One of Long Branch's most historic structures did not survive Hurricane Sandy's wrath.
The US Life Saving Station Boathouse located on the remains of Takanassee Beach Club on Ocean Avenue was destroyed by the powerful winds and flood waters of the hurricane.
Long Branch Historical Association Trustee Beth Woolley said the destruction of the structure is a loss for the history of the area
"It was a beautiful , totally unique, One of a Kind US Life Saving Station Boathouse designed by Victor Mendleheff and erected in 1903," Woolley said in an e-mail to Patch. "It along with the rest of the property have been severely neglected since the Peters sold it and much of it's land has been lost to erosion."
All that remains of the building is piles of debris around what was once the parking lot for Takanassee Beach Club.
It was one of three historic buildings on the property, but the other two were removed from the lot by Douglas Jemal earlier this year. Jemal is restoring the buildings, the Captain’s House from the 1870s and the 1903 Port Huron House, at his residence at 900 Ocean Ave.
The boathouse was also set to be restored, but it is now a much larger project for whomever decides to do it. Woolley said she has the original plans for the boathouse for anyone who has an interest in rebuilding it, or if the New Jersey Department of Environmental Protection requires its reconstruction.
The landscape of the former site of Takanassee Beach Club, which has been closed for many years, was changed by Hurricane Sandy.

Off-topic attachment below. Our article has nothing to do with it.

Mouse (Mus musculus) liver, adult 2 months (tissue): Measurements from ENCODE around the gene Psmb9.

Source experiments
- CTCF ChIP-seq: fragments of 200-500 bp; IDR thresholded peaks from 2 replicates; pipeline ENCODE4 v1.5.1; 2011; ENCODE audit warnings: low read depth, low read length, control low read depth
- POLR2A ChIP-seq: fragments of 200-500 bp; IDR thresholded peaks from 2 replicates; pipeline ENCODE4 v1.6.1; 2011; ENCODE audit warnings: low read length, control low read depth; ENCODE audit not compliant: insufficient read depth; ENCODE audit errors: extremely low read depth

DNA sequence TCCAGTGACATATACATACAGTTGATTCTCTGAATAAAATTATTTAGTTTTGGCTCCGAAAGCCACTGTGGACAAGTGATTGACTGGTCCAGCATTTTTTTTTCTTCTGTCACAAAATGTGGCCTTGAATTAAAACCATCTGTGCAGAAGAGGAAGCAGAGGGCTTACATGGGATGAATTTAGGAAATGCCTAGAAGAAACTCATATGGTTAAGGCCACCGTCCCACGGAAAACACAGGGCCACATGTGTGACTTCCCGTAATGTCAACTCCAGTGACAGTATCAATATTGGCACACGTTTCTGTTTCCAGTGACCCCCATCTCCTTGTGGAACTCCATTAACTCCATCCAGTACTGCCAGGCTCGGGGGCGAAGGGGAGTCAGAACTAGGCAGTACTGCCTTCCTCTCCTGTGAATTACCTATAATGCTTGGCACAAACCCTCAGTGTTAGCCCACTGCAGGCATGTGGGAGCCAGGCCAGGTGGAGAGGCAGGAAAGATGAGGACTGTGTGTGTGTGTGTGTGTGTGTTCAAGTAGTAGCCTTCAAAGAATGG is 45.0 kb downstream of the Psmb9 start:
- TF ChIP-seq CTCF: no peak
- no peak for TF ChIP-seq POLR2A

"With this storm (Lake Takanassee) has found a new path through the property and in it's path ripped apart the retaining wall that keeps much of the land from washing out with the tides," Woolley said. "The NJDEP should research the possibility of opening up this inlet to allow the fish to spawn and reduce flooding upstream."
Takanassee Beach was still a popular destination for beachgoers this summer and is a public beach access area.
Issac Chera currently owns the lot and originally had plans to build high density housing on the property, according to Long Branch Planning Board Chairman Ed Thomas. Thomas said there are many obstacles for that project and that there is currently no application to build anything on the property before the planning board.
Regardless of what is eventually put on the property, the area must remain as a public beach access point, Thomas said.
"He can't do anything to restrict public access," Thomas said. "He has to maintain the public right of way."
Woolley said Takanassee Beach has a lot of historic relevance and that people should not forget it.
"Two shipwrecks ( the Adonis and the Rusland ) lie right off this property and remind us that this is far from the first nor will it be the last storm that will reach this shoreline," Woolley said. "Veterans Day reminds us that our U.S. Coast Guard can trace it's very roots back to this property and the heroic men who risked their lives to save others from such storms as the one we just encountered."